Stop crying. Stop breaking down. You have to focus on better things. Be happy. Be positive. It will be all fine.
Most people say similar things when they see someone feeling sad, upset or going through a hard time. While it’s coming from good intentions and their heart may be in the right place, it is actually blasphemous. We all have committed this sin one too many times. But, I realised by telling someone to try and be happy when they clearly were not, not only I was failing as a
psychologist, I was failing as a human being.
Our feelings are a process and we need to experience all of them. We need to experience all our emotions, in their fullness, in their entire spectrum. And not just the ones that feel good. As a culture, we are taught to seek happiness. We are taught to believe that happiness is the ultimate goal of life. We are driven down its path, we are encouraged to chase it with everything that we’ve got.
But we forget that happiness is not in our control and unlike the popular belief, Happiness is not simply a choice.
What happiness is, is a by-product. It happens to us when we are being us, effectively, congruently, when we are listening to our innermost heartbeat.
I am not against happiness and being positive, in fact, I always aim to strive towards it, individually and collectively. But what I am against is denying the reality of feeling unhappy, feeling negative.
When someone experiences a failure, or is going through some terminal illness or grief, or has a close family member going through it, if someone has lost a job, or has been in a fight with a friend or a partner, or just having a bad day, to respond with ‘try and put that behind you, look at the brighter side of things, think happy thoughts and be positive’ is essentially undermining their state of being.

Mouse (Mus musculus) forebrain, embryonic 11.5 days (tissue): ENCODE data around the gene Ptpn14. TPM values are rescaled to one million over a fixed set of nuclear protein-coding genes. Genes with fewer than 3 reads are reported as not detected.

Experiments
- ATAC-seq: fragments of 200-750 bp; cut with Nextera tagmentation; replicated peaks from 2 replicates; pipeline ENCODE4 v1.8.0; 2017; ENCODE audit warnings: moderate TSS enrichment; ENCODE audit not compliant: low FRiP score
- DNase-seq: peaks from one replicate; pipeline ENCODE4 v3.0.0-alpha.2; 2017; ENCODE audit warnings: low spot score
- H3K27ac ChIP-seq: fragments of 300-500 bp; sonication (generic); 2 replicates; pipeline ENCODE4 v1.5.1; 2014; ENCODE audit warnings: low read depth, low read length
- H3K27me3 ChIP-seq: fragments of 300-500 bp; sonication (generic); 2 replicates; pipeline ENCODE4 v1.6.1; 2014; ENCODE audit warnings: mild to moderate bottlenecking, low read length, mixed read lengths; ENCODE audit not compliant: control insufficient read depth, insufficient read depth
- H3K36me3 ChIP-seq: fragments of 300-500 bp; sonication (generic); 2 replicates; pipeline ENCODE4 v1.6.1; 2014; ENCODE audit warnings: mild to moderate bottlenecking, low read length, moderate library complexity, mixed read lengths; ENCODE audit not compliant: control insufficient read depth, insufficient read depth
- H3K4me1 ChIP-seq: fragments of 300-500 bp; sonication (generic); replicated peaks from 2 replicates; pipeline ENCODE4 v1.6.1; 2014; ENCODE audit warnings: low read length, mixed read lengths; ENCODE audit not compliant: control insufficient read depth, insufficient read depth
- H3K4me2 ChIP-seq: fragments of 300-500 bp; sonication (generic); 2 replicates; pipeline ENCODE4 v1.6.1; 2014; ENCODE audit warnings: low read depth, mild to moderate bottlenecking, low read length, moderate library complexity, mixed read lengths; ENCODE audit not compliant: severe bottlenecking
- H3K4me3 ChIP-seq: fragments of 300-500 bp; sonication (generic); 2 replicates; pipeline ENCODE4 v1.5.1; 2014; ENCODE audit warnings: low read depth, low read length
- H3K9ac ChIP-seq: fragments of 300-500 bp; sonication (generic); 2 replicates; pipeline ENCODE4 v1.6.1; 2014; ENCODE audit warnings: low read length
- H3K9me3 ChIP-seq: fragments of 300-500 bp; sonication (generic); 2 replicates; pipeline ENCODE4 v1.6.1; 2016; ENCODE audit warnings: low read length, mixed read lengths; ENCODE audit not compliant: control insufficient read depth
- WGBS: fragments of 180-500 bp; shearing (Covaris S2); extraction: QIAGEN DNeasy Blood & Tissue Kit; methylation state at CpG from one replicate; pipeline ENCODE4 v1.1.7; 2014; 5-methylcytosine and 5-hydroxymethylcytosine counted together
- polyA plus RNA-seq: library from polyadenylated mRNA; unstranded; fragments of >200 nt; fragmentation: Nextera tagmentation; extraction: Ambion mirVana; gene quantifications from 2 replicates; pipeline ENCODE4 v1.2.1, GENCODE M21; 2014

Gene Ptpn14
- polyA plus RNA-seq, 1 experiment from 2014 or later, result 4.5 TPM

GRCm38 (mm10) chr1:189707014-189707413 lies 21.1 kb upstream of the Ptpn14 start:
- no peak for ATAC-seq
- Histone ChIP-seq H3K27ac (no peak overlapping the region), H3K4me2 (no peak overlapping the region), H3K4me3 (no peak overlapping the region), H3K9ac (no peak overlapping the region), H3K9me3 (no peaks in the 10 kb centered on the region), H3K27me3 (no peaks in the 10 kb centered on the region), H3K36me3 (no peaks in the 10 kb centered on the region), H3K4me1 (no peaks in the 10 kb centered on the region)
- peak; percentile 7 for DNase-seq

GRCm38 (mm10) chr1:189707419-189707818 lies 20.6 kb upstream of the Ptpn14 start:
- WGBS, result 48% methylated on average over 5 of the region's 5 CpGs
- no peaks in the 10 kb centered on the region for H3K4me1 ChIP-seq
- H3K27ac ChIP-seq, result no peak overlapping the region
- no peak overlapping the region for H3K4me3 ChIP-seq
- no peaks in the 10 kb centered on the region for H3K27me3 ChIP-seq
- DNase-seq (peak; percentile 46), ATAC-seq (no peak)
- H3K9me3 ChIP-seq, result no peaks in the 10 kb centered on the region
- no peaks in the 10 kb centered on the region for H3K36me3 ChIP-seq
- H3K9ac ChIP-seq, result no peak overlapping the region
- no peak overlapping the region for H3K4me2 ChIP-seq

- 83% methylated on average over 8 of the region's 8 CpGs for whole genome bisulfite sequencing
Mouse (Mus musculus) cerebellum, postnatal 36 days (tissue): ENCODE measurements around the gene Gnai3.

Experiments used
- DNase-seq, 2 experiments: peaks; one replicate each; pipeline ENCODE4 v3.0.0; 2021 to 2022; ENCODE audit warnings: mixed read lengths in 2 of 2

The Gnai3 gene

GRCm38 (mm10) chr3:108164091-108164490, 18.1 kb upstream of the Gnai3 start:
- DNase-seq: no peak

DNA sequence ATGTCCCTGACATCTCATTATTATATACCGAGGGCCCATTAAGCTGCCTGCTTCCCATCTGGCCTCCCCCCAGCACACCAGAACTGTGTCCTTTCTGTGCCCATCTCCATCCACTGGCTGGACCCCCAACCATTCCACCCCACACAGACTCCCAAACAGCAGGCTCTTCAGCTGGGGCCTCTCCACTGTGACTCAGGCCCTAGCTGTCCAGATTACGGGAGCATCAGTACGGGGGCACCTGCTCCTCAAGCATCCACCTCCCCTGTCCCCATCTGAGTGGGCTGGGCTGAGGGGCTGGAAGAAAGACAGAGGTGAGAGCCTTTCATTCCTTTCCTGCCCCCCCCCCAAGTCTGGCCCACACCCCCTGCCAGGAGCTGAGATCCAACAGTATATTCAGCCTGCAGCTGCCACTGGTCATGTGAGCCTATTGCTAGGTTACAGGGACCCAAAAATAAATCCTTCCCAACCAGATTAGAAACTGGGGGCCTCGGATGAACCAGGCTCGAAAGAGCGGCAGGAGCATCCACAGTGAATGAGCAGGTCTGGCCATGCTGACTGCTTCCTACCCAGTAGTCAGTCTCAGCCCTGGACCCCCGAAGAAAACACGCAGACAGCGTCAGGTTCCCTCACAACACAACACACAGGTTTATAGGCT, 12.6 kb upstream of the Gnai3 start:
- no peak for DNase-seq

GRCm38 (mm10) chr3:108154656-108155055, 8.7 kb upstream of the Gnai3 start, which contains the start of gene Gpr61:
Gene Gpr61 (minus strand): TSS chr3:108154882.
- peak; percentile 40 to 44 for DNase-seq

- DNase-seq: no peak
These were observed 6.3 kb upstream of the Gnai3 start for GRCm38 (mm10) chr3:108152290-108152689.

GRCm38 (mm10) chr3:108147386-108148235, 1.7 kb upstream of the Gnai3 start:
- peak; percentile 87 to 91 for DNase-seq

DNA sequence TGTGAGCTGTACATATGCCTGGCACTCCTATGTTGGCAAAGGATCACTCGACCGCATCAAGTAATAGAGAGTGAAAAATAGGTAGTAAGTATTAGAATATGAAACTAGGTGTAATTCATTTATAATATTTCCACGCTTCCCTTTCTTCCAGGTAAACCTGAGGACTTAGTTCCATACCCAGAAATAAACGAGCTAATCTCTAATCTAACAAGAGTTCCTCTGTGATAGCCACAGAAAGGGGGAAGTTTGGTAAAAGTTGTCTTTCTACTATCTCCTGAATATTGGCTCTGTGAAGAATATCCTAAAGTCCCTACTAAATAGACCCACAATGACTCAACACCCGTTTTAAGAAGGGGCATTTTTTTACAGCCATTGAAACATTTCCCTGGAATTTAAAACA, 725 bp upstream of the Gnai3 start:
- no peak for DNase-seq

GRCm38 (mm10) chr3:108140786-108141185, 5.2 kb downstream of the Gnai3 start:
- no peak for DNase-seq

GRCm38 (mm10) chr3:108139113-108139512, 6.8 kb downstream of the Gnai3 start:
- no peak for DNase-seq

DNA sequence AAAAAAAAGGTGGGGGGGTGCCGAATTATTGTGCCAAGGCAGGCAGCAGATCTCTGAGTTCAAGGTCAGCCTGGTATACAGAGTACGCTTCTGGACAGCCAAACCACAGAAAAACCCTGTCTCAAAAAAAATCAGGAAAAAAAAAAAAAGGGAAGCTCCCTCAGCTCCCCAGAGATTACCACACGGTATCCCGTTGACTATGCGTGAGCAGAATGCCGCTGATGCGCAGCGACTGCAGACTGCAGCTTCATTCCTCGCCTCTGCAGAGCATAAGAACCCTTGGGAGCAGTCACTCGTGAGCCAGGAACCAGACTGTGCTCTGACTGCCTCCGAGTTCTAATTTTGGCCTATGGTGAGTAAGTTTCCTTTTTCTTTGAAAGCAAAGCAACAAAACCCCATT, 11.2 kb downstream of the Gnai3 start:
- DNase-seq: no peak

It is ignoring that person and how they are feeling at that moment. And instead of just being there for that person, what we end up doing is setting our expectations of how their thoughts and feelings should be dealt with, on them. And because they can’t just turn one eight degrees and instantly change how they are feeling, they, in turn, feel that they are letting us down.
The same stands for when we do it to ourselves. We start to make ourselves culpable and if we begin to believe that somehow we are at fault for ‘not finding’ that happiness. That we can’t draw on the energy to make ourselves feel better or make these problems go away. When we face difficulties, when our paths seem clouded, when there is more darkness than light, there is fear, anger and unhappiness. And putting on a smile while our insides are forming battalions and preparing for raging war, is only making us dissonant. It’s not bringing us close to happiness but it’s pushing us further away from resilience.
We often forget the importance of distinguishing between the world (and in turn, oneself) as it is and the world we wish it to be. And that is where all the happiness lies. When we listen and learn from our inner experiences, that is when we are being truly compassionate to ourselves. That is when we truly start evolving.
This reminds me of a beautiful saying by Victor Frankl, “Between stimulus and response, there is a space. In that space is our power to choose our response. In our response lies our growth and our freedom.”
We can choose to show up to ourselves and allow ourselves to process what we are feeling. We can name and accept our emotions as they are and instead of invalidating them, take a step closer to the heartbeat of us.